Influenza A virus carries hundreds of trimeric hemagglutinin (HA) proteins on its viral envelope that interact with various sialylated glycans on a host cell. This interaction represents a multivalent binding event that is present in all the current receptor binding assays, including those employing viruses or precomplexed HA trimers. To study the nature of such multivalent binding events, we fused a superfolder green fluorescent protein (sfGFP) to the C-terminus of trimeric HA to allow for direct visualization of HA-receptor interactions without the need for additional fluorescent antibodies. The multivalent binding of the HA-sfGFP proteins was studied using glycan arrays and tissue staining. The HA-sfGFP with human-type receptor specificity was able to bind to a glycan array as the free trimer. In contrast, the HA-sfGFP with avian-type receptor specificity required multimerization by antibodies before binding to glycans on the glycan array could be observed. Interestingly, multimerization was not required for binding to tissues. The array data may be explained by the possible bivalent binding mode of a single human-specific HA trimer to complex branched N-glycans, which is not possible for the avian-specific HA due to geometrical constrains of the binding sites. The fact that this specificity pattern changes upon interaction with a cell surface probably represents the enhanced amount of glycan orientations and variable densities versus those on the glycan array.
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http://dx.doi.org/10.1016/j.jmb.2018.12.014DOI Listing
http://www.ncbi.nlm.nih.gov/pmc/articles/PMC6397626PMC
February 2019

Flexibility of Amino Acid 226 in the Receptor-Binding Site of an H9 Subtype Influenza A Virus and Its Effect on Virus Replication, Tropism, and Transmission.

J Virol 2019 03 5;93(6). Epub 2019 Mar 5.

Poultry Diagnostic and Research Center, Department of Population Health, University of Georgia, Athens, Georgia, USA

Influenza A viruses (IAVs) remain a significant public health threat, causing more than 300,000 hospitalizations in the United States during the 2015-2016 season alone. While only a few IAVs of avian origin have been associated with human infections, the ability of these viruses to cause zoonotic infections further increases the public health risk of influenza. Of these, H9N2 viruses in Asia are of particular importance as they have contributed internal gene segments to other emerging zoonotic IAVs. Notably, recent H9N2 viruses have acquired molecular markers that allow for a transition from avian-like to human-like terminal sialic acid (SA) receptor recognition via a single amino acid change at position 226 (H3 numbering), from glutamine (Q226) to leucine (L226), within the hemagglutinin (HA) receptor-binding site (RBS). We sought to determine the plasticity of amino acid 226 and the biological effects of alternative amino acids on variant viruses. We created a library of viruses with the potential of having any of the 20 amino acids at position 226 on a prototypic H9 HA subtype IAV. We isolated H9 viruses that carried naturally occurring amino acids, variants found in other subtypes, and variants not found in any subtype at position 226. Fitness studies in quails revealed that some natural amino acids conferred an replication advantage. This study shows the flexibility of position 226 of the HA of H9 influenza viruses and the resulting effect of single amino acid changes on the phenotype of variants and A single amino acid change at position 226 in the hemagglutinin (HA) from glutamine (Q) to leucine (L) has been shown to play a key role in receptor specificity switching in various influenza virus HA subtypes, including H9. We tested the flexibility of amino acid usage and determined the effects of such changes. The results reveal that amino acids other than L226 and Q226 are well tolerated and that some amino acids allow for the recognition of both avian and human influenza virus receptors in the absence of other changes. Our results can inform better avian influenza virus surveillance efforts as well as contribute to rational vaccine design and improve structural molecular dynamics algorithms.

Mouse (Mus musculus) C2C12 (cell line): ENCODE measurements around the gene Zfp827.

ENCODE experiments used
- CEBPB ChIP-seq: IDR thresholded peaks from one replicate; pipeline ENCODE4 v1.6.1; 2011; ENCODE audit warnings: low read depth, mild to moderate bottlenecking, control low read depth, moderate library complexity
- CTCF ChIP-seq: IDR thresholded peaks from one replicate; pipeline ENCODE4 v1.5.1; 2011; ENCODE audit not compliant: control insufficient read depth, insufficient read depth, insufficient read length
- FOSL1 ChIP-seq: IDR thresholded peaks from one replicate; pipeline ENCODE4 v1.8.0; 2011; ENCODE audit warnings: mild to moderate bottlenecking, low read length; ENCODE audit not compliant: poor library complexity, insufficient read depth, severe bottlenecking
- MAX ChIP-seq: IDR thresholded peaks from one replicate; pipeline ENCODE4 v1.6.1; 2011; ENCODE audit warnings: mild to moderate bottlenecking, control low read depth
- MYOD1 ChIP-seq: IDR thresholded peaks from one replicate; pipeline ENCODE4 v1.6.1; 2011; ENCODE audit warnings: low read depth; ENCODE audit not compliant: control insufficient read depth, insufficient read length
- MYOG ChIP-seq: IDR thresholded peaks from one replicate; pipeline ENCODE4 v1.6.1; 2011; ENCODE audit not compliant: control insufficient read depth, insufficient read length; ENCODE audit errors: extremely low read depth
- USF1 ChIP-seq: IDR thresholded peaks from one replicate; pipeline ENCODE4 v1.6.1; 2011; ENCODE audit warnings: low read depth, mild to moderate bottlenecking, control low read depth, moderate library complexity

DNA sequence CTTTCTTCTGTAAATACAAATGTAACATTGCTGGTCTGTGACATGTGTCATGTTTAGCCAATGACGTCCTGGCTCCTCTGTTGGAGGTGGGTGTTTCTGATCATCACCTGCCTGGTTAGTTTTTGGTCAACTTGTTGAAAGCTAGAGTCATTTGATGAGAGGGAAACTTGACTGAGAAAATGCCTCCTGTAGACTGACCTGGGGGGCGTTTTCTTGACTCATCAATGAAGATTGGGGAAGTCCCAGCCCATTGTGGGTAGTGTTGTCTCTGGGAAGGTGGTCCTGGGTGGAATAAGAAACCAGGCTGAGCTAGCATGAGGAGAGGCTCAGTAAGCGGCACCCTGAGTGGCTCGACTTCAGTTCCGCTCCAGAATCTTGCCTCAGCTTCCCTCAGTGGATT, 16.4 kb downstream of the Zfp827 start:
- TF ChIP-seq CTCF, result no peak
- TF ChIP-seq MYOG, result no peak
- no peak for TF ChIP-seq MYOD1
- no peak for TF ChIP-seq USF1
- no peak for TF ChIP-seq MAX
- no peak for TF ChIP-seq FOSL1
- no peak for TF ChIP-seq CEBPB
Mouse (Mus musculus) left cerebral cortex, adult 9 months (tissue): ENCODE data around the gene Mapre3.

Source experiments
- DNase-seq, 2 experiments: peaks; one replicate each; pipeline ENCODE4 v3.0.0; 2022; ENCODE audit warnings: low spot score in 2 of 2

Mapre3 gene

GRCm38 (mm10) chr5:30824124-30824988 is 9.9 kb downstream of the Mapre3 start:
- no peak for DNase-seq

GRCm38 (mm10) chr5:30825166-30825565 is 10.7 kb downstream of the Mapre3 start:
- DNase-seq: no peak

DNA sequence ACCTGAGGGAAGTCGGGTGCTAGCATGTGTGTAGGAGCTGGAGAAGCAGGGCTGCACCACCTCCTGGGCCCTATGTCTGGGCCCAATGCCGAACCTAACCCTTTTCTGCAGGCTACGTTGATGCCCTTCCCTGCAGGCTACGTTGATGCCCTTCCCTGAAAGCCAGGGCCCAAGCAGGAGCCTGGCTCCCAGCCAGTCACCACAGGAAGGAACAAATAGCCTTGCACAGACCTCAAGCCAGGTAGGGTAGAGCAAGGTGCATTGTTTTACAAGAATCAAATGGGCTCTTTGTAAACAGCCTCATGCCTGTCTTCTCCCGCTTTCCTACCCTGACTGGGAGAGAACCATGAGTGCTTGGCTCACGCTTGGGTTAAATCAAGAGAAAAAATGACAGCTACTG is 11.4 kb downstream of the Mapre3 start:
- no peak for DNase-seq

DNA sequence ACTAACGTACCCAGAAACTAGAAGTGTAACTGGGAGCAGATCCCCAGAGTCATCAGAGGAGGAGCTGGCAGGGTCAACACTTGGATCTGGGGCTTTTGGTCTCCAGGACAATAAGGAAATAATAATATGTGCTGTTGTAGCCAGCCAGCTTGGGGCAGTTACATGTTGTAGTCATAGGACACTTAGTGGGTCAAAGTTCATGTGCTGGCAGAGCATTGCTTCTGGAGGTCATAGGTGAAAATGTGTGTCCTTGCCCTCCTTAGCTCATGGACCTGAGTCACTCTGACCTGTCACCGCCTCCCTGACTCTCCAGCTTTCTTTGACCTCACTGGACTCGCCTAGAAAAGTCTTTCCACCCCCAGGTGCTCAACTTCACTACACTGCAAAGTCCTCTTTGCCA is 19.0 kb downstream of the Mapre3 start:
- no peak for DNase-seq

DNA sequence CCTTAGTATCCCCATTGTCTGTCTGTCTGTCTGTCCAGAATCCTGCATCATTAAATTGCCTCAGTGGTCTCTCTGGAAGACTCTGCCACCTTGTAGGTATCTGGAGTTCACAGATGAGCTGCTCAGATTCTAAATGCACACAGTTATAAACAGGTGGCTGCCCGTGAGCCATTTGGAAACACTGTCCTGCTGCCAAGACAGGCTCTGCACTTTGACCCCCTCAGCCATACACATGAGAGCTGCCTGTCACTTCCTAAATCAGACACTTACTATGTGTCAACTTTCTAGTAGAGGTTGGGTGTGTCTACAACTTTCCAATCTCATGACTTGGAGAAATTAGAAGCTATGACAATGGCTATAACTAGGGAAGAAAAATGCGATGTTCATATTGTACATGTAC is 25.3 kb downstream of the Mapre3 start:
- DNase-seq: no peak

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http://dx.doi.org/10.1128/JVI.02011-18DOI Listing